Posts

Allium Purple Sensation

A Gallery of Alliums for Every Garden

By Faye 

Onions are alliums, chives are alliums and leeks are alliums. Alliums are among the oldest cultivated plants in the world, adding much to nearly every global cuisine.

Ornamental alliums however, are relatively new to the landscape, being developed in Holland around the middle of the 19th century. Many new varieties have been introduced in the last decade, and oh, what a wonder they are!

allium-schubertii

Allium Schubertii seed head

Ranging in size from ping pong ball to larger than a basketball, globe-shaped, allium flowers add sophistication, architectural interest and colour for months, rising elegantly on leafless stems above strappy foliage. They bridge the gap between the spring blooming stars of the early garden and summer flowers, and after their bloom is spent, alliums offer even more with their outstanding seed heads. Writing this article in October, I still have stunning orbs of Schubertii seed heads in my front garden that literally stop passers by in their tracks.

While popular with butterflies and other pollinators, they are avoided by deer and rabbits presumably to avoid onion breath! I have had the pre-bloom foliage sampled occasionally but the flowers are never touched. They thrive in full sun in average, very well drained soil; like other bulbs they resent soggy ground. With these minimal requirements met, alliums will bloom reliably for years.

Alliums play well with others, in fact they are best planted with leafy perennials in front to cover their foliage, which does tend to look less than stellar by the time the blooms emerge. The tall, stately orbs show well in the mid to back of the border.

The famed landscape designer Piet Oudolf favours alliums in his meadow-like landscapes, pairing them with undisciplined perennials and grasses, but they are equally at home in a formal design with more architectural plantings. While alliums in general have similarities, several unique characteristics are described below.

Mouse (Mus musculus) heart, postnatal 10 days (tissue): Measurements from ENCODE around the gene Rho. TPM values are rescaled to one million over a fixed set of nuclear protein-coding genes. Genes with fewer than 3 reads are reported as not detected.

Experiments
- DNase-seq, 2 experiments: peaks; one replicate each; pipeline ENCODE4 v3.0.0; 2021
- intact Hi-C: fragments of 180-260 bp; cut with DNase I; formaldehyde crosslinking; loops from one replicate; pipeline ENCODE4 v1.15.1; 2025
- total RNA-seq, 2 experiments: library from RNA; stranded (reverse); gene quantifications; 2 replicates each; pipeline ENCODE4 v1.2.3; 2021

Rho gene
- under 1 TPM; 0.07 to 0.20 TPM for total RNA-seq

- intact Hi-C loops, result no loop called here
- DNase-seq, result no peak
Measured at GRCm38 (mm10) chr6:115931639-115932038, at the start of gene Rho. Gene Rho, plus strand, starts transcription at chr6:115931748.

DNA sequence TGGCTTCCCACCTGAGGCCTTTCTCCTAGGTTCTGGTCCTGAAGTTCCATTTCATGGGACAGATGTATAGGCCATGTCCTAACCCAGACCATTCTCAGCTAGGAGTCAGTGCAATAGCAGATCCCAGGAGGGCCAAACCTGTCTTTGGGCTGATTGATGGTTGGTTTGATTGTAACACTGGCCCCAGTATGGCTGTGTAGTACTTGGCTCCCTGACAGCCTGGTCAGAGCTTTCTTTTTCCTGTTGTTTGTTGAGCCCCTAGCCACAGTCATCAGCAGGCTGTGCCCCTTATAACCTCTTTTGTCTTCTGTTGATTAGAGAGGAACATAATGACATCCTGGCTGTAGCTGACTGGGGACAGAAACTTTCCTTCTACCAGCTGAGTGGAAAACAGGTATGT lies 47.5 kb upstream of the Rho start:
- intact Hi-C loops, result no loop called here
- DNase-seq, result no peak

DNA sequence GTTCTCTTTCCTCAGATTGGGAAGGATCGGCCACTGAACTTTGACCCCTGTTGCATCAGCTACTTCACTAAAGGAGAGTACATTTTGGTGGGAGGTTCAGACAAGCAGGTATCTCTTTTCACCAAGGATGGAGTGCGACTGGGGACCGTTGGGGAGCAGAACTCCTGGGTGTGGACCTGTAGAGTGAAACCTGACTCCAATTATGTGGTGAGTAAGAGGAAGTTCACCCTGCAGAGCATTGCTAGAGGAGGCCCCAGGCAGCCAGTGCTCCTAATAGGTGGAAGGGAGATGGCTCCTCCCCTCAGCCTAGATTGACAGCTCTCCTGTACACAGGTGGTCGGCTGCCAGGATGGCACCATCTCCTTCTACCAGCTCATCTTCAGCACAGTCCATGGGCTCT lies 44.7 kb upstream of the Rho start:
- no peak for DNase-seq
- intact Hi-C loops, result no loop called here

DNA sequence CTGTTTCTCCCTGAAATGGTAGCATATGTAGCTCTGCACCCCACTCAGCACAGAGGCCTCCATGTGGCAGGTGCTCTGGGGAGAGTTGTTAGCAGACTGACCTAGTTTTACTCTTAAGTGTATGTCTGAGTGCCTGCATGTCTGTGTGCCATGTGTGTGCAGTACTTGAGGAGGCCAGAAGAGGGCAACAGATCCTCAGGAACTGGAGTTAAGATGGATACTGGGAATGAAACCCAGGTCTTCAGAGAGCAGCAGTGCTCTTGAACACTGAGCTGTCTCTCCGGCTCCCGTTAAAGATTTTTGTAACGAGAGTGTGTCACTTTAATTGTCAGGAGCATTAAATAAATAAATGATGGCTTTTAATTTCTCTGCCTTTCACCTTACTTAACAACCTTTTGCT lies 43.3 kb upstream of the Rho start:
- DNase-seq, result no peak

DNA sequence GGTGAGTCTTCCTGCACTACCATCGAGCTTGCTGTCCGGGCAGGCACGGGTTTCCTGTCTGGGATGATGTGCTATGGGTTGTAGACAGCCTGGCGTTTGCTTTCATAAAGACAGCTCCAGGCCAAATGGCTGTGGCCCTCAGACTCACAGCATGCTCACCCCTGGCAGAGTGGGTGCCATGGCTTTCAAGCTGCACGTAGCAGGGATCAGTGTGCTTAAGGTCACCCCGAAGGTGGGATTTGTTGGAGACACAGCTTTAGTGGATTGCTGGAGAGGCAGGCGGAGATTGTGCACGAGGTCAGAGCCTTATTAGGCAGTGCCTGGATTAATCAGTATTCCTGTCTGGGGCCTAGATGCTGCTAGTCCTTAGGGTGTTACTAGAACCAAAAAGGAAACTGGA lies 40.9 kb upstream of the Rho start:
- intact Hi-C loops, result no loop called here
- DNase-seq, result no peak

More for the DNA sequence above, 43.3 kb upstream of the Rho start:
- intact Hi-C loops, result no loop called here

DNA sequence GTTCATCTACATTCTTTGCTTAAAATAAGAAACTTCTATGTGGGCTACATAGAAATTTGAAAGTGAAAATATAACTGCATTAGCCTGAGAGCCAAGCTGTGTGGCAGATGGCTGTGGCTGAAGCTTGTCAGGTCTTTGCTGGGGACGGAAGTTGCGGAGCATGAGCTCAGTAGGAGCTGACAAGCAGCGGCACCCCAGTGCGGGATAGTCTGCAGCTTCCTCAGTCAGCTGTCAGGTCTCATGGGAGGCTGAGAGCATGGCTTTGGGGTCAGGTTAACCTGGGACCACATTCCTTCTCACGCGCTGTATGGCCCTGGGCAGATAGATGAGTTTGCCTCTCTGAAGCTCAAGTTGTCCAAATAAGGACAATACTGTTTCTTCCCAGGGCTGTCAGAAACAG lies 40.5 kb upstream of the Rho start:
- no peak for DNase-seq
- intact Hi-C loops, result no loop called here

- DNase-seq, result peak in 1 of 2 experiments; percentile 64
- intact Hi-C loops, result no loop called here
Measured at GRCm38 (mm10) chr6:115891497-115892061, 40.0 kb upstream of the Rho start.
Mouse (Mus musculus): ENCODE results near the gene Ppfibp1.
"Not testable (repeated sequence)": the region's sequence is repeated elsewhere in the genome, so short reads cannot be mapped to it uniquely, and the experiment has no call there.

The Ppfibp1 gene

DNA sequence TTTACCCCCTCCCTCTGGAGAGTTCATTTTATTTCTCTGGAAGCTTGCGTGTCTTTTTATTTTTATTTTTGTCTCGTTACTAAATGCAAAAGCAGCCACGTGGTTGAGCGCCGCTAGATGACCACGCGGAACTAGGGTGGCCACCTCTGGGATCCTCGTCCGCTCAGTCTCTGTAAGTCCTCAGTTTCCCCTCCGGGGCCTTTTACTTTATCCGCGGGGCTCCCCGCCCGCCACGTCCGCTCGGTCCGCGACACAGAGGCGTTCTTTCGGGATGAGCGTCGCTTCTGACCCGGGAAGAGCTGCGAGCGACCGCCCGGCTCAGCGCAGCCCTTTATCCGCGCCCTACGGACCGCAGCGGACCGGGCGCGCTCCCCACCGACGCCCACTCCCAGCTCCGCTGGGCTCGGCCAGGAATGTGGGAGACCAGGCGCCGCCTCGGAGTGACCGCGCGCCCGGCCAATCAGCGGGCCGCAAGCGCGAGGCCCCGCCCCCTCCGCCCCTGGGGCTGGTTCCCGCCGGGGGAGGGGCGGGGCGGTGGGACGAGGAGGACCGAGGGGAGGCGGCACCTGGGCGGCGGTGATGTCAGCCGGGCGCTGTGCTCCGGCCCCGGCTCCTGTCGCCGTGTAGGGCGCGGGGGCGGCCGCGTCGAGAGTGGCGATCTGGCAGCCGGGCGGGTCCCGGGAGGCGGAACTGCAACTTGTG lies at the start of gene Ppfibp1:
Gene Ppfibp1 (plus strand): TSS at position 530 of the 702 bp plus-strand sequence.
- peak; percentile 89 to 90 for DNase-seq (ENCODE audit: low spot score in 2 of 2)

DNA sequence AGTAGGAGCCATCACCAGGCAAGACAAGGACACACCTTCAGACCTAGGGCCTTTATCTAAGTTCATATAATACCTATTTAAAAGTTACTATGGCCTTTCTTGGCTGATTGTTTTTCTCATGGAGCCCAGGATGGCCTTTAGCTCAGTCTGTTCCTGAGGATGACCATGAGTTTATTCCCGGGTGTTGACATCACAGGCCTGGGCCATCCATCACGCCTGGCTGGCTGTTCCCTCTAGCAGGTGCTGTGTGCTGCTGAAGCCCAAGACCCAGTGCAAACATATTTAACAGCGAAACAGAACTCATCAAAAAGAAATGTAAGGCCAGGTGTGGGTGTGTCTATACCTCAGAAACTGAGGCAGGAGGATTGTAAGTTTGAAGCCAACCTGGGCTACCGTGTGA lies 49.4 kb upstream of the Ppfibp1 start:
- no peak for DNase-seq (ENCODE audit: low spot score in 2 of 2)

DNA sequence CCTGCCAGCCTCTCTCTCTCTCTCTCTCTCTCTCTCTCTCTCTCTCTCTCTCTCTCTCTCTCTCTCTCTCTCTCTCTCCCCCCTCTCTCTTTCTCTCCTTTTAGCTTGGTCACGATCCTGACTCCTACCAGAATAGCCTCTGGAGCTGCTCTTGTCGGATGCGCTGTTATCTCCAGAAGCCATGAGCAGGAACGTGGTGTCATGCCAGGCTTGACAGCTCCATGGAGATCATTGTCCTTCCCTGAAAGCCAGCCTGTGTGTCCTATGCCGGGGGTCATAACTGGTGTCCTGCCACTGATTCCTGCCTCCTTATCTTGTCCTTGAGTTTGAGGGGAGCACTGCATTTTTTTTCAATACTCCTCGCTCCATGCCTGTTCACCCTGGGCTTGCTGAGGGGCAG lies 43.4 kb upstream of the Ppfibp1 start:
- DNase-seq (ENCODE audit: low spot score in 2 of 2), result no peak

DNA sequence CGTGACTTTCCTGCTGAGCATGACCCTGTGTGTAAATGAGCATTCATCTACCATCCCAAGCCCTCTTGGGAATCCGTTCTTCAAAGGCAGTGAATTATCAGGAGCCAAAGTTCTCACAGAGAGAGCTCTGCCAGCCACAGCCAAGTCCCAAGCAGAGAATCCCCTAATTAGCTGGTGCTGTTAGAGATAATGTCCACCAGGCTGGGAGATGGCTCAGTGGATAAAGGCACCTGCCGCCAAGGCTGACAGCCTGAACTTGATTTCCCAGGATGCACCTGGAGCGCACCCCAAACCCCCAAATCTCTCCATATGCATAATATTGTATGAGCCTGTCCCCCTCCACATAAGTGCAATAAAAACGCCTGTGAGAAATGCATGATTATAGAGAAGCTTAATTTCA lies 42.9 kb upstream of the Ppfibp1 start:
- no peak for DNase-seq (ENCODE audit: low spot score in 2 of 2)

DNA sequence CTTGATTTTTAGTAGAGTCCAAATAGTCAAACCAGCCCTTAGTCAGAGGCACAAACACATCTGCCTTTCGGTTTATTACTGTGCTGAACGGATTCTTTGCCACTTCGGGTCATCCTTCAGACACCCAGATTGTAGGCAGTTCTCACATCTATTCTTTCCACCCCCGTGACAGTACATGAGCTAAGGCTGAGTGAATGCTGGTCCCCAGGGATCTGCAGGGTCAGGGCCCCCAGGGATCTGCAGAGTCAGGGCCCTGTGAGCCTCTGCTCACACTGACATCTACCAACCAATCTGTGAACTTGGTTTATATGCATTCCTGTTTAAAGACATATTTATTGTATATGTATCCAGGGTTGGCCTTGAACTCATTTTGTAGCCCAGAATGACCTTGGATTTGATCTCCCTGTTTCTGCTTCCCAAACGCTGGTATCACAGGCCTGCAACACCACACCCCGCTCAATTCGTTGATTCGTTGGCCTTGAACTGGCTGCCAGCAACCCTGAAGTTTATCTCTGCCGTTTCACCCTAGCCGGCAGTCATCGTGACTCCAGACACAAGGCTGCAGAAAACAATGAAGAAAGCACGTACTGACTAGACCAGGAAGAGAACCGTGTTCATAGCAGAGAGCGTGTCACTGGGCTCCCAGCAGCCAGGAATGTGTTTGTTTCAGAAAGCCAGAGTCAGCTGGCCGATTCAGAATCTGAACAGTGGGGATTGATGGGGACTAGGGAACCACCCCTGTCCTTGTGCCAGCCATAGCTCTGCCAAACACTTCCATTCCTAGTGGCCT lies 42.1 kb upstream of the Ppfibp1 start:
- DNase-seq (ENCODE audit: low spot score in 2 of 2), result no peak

Allium azureum, one of the true blue flowers in horticulture, stands out from its peers by the clear blue orbs atop the 80 cm stems. Delightful sprinkled through a rose garden, with penstemon, hardy geraniums, or yellow daisies.

Bulgaricum has a slightly different flower style, with creamy bell-shaped pendant buds that dangle from stem top as it approaches the 30-60 cm height.  This is a very elegant plant alongside wider leaved plants such as sun-tolerant blue hostas, Calla lilies, Alchemilla mollis.

Aptly named, Allium ‘Chameleon’ does change colour as the flower matures. Starting off dark rose to pink, then white with stripes, it is loved by bees as are all alliums. Only 35cm tall, this is one to grow in a drift near the front of border, perhaps with small conifers or broad leafed perennials.

allium-purple-sensation

Purple Sensation allium

Christophii, or Star of Persia, grows to only 50cm tall, but the umbels are a massive 20cm, followed by attractive seed heads. Each umbel consists of up to 100 star-shaped pinkish flowers with a metallic sheen. Due to the size of the full umbel, plant only 1 bulb per square foot, and allow it to stand out by planting with fine grasses. This variety has received the coveted Award of Garden Merit from the RHS.

Try Drumstick allium with Stipa tennuissima, Perovskia ‘Little Spire’, and Lilies. Diminutive egg-shaped flowers start off green, then pink then turn a dark reddish hue, and planted densely (16 per square foot) will age gracefully, fading through summer. Grow where you want a more ‘casual’ look.

‘Fireworks’ really does look like an explosion of colour. Only 20cm tall, full of spring freshness which will blend well with late season tulips in similar hues, or use as a vibrant splash among Heucheras and other foliage plants.

‘Graceful Beauty’ with 3” starry white flowers looks beautiful planted in drifts through the garden. Peonies, Lambs’ Ears, and grasses are lovely companions. This is an American native, cultivated since 1857.

allium-hair